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Dr. T. Balasubramanian M.S. D.L.O.
Eustachean tube is otherwise known as pharyngotympanic tube, middle ear ventilation tube. It is bony cartilagenous in nature. It connects the middle ear with the nasopharynx. In adults it lies at an angle of 45 degrees to the horizontal plane. In infants this inclination is about 10 degrees. In adults its length is 38mm. For descriptive purposes it can be divided into posterior 1/3 which is osseus in nature and anterior 2/3 which is cartilagenous in nature.
This eustachean tube is shorter straighter and wider in infants predisposing middle ear infections through this tube. The osseus portion of the eustachean tube also known as protympanum lies completely within the petrous portion of the temporal bone. The lumen of the osseus portion of the eustachean tube is triangular and is open always in contrast to the fibrocartilageous portion which is kept closed at rest, and opens during swallowing, or during a valsalva manuver. The osseous and cartilagenous portion of the eustachean tube meet at an irregular bony portion and form an angle of about 160 degrees with each other. The cartilagenous tube courses anteromedially and inferiorly, angled between 30 and 40 degrees. The cartilagenous portion of the tube is not completely surrounded by cartilage, but is deficient inferolaterally where it is covered by a membrane. The cartilage is crook shaped covering the medial, lateral and superior walls of the cartilagenous portion of the tube. The tubal lumen is shaped like two cones joined at their apices. The junction of the cones is the narrowest portion of the lumen and is known as the isthumus, and is usually situated at the junction of the cartilagenous and bony portion of the tube.
The cartilagenous portion of the eustachean tube doesnot follow a straight course in the adult but extends along a curve from the junction of the osseous and cartilagenous portions to the medial pterygoid plate, approximating the skull base during most of its course. The eustachean tube crosses the superior border of the superior constrictor muscle to enter the nasopharynx. The medial cartilagenous portion of the tube presses against the pharyngeal wall to form a prominent fold, the torus tubaris. The torus is the site of origin of the salpingopalatine muscle and is the point of origin of the salpingopharyngeal muscle.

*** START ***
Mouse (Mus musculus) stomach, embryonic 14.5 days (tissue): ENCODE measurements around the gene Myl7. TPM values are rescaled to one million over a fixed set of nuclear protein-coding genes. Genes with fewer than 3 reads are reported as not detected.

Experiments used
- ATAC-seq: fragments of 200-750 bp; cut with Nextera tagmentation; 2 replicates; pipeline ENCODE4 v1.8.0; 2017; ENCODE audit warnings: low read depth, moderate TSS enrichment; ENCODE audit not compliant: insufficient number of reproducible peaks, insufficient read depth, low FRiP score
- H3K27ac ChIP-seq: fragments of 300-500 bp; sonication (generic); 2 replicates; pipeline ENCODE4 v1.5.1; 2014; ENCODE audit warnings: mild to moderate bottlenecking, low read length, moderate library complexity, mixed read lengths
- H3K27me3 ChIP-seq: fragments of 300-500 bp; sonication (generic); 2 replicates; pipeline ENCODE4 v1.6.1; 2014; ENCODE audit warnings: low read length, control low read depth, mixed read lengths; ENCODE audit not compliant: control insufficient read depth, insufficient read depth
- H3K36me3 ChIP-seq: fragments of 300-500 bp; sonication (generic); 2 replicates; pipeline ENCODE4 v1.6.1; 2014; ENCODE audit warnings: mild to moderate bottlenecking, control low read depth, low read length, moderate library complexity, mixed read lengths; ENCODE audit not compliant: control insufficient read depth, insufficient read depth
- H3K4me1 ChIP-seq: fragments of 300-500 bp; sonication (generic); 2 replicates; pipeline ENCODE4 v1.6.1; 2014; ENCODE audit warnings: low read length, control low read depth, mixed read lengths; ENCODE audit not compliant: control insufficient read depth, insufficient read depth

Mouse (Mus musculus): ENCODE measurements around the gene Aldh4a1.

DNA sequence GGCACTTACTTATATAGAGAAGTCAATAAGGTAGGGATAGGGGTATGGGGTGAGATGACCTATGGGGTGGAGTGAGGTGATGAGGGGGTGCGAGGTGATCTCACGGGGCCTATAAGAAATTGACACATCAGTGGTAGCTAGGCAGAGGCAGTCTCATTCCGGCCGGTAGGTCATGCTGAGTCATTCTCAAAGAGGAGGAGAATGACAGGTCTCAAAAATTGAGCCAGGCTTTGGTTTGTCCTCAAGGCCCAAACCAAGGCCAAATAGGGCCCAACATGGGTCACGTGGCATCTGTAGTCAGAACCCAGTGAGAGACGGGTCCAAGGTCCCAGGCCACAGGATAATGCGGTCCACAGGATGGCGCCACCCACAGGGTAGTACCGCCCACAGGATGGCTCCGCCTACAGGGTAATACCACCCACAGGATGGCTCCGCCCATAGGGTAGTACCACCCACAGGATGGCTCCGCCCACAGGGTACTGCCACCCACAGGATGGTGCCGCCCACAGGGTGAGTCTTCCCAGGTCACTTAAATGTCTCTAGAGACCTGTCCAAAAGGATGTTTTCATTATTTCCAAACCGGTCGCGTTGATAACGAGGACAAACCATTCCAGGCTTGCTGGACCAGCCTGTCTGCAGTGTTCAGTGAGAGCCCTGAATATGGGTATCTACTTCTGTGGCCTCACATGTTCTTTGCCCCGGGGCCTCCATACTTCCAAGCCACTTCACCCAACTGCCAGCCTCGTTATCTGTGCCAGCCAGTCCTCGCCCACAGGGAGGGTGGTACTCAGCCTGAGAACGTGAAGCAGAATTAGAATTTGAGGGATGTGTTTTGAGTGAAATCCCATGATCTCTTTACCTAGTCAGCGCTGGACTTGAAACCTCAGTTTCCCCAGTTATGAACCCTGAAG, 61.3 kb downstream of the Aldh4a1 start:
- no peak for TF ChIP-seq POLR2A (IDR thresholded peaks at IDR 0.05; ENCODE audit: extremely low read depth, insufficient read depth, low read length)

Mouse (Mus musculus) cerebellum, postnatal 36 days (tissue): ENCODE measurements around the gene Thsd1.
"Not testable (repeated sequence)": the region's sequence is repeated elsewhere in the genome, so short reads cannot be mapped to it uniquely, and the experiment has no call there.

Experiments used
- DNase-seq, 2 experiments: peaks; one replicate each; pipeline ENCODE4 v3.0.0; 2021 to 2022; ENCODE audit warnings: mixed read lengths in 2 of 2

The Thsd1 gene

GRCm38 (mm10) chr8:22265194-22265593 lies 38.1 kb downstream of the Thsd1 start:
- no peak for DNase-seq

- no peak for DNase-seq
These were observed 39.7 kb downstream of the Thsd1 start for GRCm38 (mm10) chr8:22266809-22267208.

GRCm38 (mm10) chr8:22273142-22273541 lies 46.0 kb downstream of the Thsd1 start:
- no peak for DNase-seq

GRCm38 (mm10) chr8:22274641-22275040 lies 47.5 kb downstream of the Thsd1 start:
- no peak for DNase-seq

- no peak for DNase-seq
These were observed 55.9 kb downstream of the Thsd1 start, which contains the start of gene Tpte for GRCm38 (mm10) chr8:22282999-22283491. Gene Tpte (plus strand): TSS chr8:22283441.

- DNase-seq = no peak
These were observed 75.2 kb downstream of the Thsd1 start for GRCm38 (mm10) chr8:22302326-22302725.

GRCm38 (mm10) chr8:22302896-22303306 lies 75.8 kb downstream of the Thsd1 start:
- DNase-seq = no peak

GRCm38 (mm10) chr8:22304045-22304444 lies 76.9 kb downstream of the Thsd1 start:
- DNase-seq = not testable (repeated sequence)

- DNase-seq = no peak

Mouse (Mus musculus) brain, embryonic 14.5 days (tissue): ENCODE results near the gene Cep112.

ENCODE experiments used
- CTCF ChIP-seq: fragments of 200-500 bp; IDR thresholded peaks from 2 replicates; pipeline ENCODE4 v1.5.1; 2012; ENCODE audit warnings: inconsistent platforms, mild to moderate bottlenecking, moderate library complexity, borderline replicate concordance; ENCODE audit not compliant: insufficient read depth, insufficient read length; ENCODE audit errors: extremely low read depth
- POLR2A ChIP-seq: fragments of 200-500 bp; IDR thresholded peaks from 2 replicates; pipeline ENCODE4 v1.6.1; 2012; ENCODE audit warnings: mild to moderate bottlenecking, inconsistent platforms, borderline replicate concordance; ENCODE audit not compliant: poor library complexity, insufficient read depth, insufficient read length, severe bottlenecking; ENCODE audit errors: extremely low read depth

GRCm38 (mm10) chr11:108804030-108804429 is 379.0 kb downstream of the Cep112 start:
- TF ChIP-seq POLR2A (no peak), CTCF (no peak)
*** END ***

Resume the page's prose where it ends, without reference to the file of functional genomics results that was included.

The mucosal lining of the eustachean tube is continuous with that of the nasopharynx and middle ear (ciliated columnar epithelium). Certain differences in the mucosal lining is evident, mucous glands predominate at the nasopharyngeal orifice, and this gradually changes into a mixture of goblet cells at the tympanum.
Muscles associated with eustachean tube: The muscles associated with the eustachean tube are 4 in number. They are tensor veli palatini, levator veli palatini, salpingopharyngeus, and tensor tympani.
Usually the eustachean tube is closed; it opens during such actions like swallowing, yawning thus equalising the middle ear pressure. Active dilatation of the tube is induced by the tensor veli palatini muscle. Closure of the tube has been attributed to passive reapproximation of tubal walls by extrinsic forces exerted by surrounding elastic fibres.
Blood supply: The eustachean tube is supplied by the ascending palatine artery, pharyngeal branch of internal maxillary artery, the artery of the pterygoid canal, ascending pharyngeal artery, and the middle meningeal artery. The venous drainage is via the pterygoid plexus.
Nerve supply: The pharyngeal orifice of the eustachean tube is supplied by a branch from the otic ganglion, the sphenopalatine nerve, and the pharyngeal plexus. The reminder of the tube receives its sensory supply from the tymapnic plexus and the pharyngeal plexus. The glossopharyngeal nerve has an important role in the innervation of the eustachean tube.
Functions of the eustachean tube:
Figure showing ventilatory functions of middle ear
It protects the middle ear cavity from microbes of nasopharynx.
Figure showing protective function of eustachean tube
Drainage: Drains the secretions from the middle ear cavity into the nasopharynx.
Figure showing the drainage functions of eustachean tube
Features of Infant eustachean tube: In infants the eustachean tube is about half as long as in the adults, averaging about 18 mm. The osseous portion is longer than the cartilagenous portion. It is shorter, straighter, and wider than that of adults. The tensor veli palatini muscle is less efficient in infants. The tube is also mostly horizontal in infants. Hence infants are more prone for middle ear infections arising from the eustachean tube.